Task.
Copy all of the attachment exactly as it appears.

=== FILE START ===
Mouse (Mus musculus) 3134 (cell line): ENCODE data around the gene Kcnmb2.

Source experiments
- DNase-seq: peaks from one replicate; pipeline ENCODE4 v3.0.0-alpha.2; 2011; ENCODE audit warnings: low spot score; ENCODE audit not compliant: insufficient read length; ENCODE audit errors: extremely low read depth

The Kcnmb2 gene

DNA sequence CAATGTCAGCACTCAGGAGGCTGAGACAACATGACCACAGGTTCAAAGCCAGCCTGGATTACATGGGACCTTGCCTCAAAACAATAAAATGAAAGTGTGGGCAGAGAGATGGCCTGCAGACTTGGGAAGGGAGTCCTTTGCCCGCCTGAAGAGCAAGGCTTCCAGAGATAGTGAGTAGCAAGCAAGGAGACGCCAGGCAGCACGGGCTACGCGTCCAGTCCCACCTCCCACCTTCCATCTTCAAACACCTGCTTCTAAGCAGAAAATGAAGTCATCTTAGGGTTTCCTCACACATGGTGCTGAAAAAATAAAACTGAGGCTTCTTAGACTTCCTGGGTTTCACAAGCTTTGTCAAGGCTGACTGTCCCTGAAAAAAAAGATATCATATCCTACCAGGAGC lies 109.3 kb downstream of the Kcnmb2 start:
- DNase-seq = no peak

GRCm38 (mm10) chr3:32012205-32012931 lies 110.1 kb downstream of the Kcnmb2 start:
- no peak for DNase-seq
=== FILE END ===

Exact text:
Mouse (Mus musculus) 3134 (cell line): ENCODE data around the gene Kcnmb2.

Source experiments
- DNase-seq: peaks from one replicate; pipeline ENCODE4 v3.0.0-alpha.2; 2011; ENCODE audit warnings: low spot score; ENCODE audit not compliant: insufficient read length; ENCODE audit errors: extremely low read depth

The Kcnmb2 gene

DNA sequence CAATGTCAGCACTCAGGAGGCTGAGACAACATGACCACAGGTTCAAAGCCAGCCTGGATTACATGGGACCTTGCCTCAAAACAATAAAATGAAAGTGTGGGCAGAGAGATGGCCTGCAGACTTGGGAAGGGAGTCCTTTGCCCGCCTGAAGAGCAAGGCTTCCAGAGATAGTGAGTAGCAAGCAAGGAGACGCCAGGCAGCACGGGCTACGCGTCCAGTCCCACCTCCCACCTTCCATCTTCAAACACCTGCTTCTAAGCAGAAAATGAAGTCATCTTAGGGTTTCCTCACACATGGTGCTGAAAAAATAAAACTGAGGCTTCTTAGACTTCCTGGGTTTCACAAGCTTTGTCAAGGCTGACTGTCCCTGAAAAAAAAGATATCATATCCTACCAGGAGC lies 109.3 kb downstream of the Kcnmb2 start:
- DNase-seq = no peak

GRCm38 (mm10) chr3:32012205-32012931 lies 110.1 kb downstream of the Kcnmb2 start:
- no peak for DNase-seq